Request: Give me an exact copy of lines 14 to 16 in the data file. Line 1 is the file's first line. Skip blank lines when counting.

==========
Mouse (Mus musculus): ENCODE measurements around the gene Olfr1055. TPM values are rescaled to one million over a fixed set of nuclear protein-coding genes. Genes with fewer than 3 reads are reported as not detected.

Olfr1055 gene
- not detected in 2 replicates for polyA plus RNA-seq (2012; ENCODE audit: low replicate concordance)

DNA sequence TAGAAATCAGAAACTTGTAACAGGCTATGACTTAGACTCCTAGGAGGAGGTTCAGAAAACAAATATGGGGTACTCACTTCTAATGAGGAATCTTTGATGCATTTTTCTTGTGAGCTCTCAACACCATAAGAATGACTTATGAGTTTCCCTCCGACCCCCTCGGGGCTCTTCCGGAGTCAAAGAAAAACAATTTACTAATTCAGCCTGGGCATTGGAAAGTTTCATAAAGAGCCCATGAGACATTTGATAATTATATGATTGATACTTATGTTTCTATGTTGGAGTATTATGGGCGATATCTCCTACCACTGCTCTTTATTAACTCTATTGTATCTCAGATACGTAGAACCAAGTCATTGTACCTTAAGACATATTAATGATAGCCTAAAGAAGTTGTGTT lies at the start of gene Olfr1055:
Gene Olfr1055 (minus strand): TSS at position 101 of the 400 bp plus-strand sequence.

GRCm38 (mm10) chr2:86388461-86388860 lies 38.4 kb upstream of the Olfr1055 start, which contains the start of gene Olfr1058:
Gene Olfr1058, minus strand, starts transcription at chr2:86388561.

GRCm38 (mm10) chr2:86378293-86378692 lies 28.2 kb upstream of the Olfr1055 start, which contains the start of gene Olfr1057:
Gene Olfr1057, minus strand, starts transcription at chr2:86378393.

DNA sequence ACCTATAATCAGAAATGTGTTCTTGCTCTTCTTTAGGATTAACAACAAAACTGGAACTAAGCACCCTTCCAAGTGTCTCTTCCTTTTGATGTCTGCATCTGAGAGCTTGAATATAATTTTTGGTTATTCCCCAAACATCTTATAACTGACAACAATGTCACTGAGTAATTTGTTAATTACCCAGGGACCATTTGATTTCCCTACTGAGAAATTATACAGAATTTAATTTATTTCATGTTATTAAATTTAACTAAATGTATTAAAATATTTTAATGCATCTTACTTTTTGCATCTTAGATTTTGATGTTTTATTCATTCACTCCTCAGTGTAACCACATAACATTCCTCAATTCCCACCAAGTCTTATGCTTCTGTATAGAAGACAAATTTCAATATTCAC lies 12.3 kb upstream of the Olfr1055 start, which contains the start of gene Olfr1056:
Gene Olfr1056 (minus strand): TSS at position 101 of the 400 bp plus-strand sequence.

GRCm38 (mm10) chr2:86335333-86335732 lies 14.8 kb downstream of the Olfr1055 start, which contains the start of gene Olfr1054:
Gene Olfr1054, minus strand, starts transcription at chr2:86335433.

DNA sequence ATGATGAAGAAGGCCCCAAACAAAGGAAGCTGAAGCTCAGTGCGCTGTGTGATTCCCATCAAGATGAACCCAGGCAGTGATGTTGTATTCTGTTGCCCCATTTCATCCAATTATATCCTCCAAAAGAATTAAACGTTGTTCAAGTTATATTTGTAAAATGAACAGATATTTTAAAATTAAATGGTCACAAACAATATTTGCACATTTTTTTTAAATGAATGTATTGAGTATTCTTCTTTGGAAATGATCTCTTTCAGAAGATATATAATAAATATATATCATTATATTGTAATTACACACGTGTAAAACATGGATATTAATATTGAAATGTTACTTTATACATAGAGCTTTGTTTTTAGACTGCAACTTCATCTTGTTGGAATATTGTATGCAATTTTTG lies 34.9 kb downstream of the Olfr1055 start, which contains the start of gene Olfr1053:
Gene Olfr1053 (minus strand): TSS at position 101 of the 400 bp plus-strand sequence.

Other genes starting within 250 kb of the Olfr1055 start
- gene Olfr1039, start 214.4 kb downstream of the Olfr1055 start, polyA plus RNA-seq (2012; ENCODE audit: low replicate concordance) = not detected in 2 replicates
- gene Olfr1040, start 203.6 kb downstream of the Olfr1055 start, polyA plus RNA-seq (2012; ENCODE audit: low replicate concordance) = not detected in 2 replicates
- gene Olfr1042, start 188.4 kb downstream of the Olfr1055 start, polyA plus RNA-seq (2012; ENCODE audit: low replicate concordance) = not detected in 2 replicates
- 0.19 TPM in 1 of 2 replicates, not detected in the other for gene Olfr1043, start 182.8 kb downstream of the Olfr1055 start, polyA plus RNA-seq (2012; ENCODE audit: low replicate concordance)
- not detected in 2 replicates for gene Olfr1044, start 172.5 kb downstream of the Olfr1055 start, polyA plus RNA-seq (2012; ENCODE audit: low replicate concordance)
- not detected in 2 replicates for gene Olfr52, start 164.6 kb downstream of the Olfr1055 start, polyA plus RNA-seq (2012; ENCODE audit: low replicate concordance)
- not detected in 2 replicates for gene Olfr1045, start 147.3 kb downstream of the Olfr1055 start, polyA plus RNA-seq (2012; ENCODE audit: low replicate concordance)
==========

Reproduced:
DNA sequence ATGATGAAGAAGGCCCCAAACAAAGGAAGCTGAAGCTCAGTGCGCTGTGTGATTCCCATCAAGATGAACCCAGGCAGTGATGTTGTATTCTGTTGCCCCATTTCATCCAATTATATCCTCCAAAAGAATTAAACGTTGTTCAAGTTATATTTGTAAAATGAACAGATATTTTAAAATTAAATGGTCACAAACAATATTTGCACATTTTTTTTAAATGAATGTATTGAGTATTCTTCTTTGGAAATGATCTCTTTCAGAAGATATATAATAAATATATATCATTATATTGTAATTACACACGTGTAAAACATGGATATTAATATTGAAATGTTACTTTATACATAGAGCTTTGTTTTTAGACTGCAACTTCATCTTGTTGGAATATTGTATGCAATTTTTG lies 34.9 kb downstream of the Olfr1055 start, which contains the start of gene Olfr1053:
Gene Olfr1053 (minus strand): TSS at position 101 of the 400 bp plus-strand sequence.

Other genes starting within 250 kb of the Olfr1055 start